In the ongoing and contentious litigation between Uber and Google's autonomous (self-driving) vehicle unit (Waymo v. Uber), allegations have arisen that one party has hidden relevant information, in part by use of "self-destructing messages" (SDM). SDM apps typically transmit information with end-to-end encryption, and automatically destruct after being read by the receiver, or after some set time period (i.e., Snapchat, Wickr, Viber, Telegram, and others).
Importantly, for those companies subject to the Foreign Corrupt Practices Act (FCPA), the Department of Justice (DOJ) recently issued a new corporate enforcement policy that provides a strong disincentive against using messaging applications which do not store data that can later be accessed during a DOJ investigation ("New DOJ Enforcement Policy Takes Aim at Messaging Apps," The FCPA Blog (December 14, 2017)). For additional information on this policy, contact one of the members of our FCPA team.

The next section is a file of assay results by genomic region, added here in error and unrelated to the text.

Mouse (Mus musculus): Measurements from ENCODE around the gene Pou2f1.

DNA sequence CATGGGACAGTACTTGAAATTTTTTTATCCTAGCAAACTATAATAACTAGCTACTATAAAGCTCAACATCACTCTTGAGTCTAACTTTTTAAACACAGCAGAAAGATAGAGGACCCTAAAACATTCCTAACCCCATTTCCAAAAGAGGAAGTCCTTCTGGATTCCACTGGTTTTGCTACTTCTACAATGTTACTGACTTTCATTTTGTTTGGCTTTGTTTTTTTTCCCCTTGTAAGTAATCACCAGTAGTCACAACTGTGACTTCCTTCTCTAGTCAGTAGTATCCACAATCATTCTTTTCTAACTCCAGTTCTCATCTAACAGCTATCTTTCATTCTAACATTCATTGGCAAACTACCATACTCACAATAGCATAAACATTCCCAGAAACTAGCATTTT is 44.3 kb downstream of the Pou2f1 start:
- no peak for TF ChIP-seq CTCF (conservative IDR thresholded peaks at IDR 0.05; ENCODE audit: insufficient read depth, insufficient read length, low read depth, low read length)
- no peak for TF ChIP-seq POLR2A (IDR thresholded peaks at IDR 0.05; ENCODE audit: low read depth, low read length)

SDM technology is rapidly-developing, so responsive corporate policies are in constant flux. In the interim, give careful consideration to the benefits and the costs of using messaging systems which can "self-destruct."
Check out our series, Privacy Perils, to learn what steps you can take to guard your personal and company data. For more information about this topic and other cyber security concerns, please contact Bob Brewer, Tony McFarland, Elizabeth Warren or a member of our Privacy & Data Security team.